Water, like carbon dioxide, can act as a powerful greenhouse gas, increasing global temperatures in a positive feedback loop. The condensation which forms on a bathroom mirror after a shower arises because warm air can hold more water vapour than cold air. When warm air from the shower is cooled by the mirror’s surface, liquid water precipitates. The same principle applies in the atmosphere: as surface temperatures rise, the quantity of water vapour in the air increases. A 2°C rise in temperature would lead to the lower atmosphere holding about 10% more water vapour. This would result in a multitude of effects—though in an apparent paradox, not all would be harmful. Unlike CO2, which is a relatively unreactive greenhouse gas (and therefore difficult to remove from the atmosphere), water can react with high-energy oxygen atoms (which arise from interactions with solar rays) to produce hydroxyl radicals. This chemical destroys the potent greenhouse gas methane, which would otherwise heat the atmosphere. In this negative feedback loop, as the concentration of water vapour increases, the quantity of atmospheric methane should decline. The hydroxyl radical also can react with organic compounds such as isoprene, which is emitted by plants to alleviate heat stress and so is expected to increase with rising surface temperatures. The downstream effect of isoprene emissions is the formation of aerosols, small drops of liquid-like material suspended in the air. These aerosols themselves can reflect solar radiation and can aid cloud formation, increasing cloud coverage. Clouds, aside from facilitating precipitation, reflect a large fraction of energy from the sun, cooling the Earth. Such negative feedback is a topic of active research.

“It is still uncertain how the combination of droughts, heat stress and increased COwill affect plant emissions, and this could have important implications for future climate,” said University of Cambridge Lecturer in Atmospheric Chemistry, Dr. Alex Archibald.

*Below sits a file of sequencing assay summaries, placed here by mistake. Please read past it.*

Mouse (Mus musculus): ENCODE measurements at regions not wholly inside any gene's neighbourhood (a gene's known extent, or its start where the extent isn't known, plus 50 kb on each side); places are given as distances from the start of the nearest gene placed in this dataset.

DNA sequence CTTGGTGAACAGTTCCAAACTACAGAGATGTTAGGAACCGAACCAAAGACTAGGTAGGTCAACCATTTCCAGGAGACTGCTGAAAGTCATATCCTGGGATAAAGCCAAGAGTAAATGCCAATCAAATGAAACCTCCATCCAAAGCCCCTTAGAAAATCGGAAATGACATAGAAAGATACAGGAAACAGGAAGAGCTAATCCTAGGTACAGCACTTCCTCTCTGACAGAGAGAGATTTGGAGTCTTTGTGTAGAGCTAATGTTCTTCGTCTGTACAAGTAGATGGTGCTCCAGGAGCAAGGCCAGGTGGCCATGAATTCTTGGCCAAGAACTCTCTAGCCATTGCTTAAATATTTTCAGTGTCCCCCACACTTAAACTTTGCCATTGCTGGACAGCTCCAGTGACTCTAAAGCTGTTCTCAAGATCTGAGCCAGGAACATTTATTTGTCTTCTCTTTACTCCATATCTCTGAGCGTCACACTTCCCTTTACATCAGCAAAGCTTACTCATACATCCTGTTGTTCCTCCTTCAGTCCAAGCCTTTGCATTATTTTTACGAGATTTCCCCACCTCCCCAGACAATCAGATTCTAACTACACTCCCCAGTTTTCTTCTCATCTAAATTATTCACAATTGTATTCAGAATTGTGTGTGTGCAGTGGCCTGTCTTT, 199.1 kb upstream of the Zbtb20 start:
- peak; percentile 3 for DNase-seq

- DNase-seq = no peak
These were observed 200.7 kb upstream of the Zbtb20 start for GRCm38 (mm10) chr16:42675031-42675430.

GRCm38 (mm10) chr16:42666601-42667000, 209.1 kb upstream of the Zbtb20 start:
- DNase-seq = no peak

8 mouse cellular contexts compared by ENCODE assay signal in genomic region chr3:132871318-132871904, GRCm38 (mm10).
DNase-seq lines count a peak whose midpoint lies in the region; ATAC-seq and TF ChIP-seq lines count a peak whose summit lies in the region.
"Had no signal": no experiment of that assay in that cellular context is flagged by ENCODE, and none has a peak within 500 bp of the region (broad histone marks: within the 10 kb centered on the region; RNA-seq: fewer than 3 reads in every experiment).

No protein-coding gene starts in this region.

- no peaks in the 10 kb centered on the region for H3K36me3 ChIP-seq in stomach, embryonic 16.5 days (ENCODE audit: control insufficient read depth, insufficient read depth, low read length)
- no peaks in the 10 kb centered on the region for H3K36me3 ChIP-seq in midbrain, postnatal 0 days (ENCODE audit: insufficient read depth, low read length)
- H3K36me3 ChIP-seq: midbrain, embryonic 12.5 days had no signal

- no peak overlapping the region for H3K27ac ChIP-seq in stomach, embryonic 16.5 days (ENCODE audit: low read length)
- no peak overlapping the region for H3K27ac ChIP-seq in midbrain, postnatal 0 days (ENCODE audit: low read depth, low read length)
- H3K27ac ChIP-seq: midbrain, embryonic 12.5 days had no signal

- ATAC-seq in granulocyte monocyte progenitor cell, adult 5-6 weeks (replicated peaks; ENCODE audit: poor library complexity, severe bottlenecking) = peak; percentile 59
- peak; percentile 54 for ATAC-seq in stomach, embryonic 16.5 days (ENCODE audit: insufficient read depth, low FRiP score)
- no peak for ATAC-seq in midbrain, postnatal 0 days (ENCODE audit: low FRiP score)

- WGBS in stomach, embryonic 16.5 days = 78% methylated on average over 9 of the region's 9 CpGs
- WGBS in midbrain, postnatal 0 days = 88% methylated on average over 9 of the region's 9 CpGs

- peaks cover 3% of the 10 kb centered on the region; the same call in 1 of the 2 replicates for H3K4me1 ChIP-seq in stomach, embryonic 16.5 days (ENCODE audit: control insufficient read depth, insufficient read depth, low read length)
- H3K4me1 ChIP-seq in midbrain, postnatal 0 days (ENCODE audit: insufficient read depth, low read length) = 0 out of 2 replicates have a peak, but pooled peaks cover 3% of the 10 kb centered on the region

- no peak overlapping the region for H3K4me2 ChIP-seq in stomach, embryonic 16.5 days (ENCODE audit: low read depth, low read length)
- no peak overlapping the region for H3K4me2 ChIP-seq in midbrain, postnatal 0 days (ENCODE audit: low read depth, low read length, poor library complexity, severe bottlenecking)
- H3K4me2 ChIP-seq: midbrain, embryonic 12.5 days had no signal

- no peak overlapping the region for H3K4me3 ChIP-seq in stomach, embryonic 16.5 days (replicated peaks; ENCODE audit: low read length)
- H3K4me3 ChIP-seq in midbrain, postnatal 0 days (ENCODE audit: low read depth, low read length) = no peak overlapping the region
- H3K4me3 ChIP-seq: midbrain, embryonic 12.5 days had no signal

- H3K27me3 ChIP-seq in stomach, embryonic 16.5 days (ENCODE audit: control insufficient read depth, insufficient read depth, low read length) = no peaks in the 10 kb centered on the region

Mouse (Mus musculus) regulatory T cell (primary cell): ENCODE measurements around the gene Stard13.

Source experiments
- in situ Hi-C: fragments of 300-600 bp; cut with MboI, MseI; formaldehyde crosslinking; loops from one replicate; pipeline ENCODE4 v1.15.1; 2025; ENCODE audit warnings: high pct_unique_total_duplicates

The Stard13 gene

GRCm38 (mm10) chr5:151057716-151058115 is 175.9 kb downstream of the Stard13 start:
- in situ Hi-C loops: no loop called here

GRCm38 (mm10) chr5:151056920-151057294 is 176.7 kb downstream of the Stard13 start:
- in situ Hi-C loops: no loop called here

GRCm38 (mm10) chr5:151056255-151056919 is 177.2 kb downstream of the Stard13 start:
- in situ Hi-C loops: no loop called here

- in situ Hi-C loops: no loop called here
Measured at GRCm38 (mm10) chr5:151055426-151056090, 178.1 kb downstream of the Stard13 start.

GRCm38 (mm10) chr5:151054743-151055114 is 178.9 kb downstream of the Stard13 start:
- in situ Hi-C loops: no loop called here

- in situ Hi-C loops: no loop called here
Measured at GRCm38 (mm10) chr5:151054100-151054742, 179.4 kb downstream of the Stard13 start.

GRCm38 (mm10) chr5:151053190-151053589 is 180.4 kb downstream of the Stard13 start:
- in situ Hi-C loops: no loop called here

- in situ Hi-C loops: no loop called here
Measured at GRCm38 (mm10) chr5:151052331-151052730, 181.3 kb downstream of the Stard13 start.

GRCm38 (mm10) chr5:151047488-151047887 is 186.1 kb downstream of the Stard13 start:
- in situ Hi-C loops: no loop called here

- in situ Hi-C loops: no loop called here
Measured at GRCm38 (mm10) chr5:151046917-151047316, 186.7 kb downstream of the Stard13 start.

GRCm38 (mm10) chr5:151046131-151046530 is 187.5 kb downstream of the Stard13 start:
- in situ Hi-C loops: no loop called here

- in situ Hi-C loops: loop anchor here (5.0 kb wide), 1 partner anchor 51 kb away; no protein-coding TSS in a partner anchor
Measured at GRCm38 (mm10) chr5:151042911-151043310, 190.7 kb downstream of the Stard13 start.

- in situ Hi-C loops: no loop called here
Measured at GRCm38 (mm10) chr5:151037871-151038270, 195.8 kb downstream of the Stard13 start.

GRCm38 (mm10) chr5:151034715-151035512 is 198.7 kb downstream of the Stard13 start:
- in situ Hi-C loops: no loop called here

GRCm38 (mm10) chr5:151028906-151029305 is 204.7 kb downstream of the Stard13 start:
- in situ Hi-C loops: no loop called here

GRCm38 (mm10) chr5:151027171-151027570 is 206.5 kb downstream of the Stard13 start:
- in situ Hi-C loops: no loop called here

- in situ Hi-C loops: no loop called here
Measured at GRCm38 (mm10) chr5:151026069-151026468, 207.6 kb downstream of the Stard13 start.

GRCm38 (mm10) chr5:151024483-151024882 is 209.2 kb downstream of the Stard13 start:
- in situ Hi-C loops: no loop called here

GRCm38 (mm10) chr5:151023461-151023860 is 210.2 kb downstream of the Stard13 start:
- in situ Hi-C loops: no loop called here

An Earth That is Under the Weather

Though the aforementioned feedback loops represent just a fraction of those at play in the atmosphere, they illustrate the complexity of a system that humankind is swiftly changing. Over the duration of history that humans have been able to study, the global climate has varied greatly, but the causes have been predominantly external (e.g. small variations in Earth’s orbit of the sun) and over a vast timescale (approximately 10,000 to 100,000 years). However, due to human activities, the atmosphere is now changing faster than at any previous time for at least the last 800,000 years. The negative feedback loops in the atmosphere might work to cool a warming planet, but it is highly unlikely that they will be powerful or fast enough to counteract significant human-driven perturbations, particularly the 45% rise in atmospheric CO2 in the last 160 years. Indeed, it is suggested by scientists from the Stockholm Resilience Centre that we could soon pass a point of no return, in which the positive feedback loops—such as the release of methane from hydrates—can no longer be contained.

Should Earth reach this so-called ‘hothouse’ phase—marked by the highest global temperatures in the last 1.2 million years—there would be significant disruption to economies, ecosystems and society as a whole.

Whether or not such an outcome is near, the study of feedback loops and their incorporation into climate models is vital as it allows scientists to predict with increasing certainty the effects of humankind’s actions on our planet. Such studies are vital in providing politicians with ever stronger evidence that action must be taken to prevent catastrophic climate changes

James Weber is an atmospheric chemistry PhD student at Pembroke College.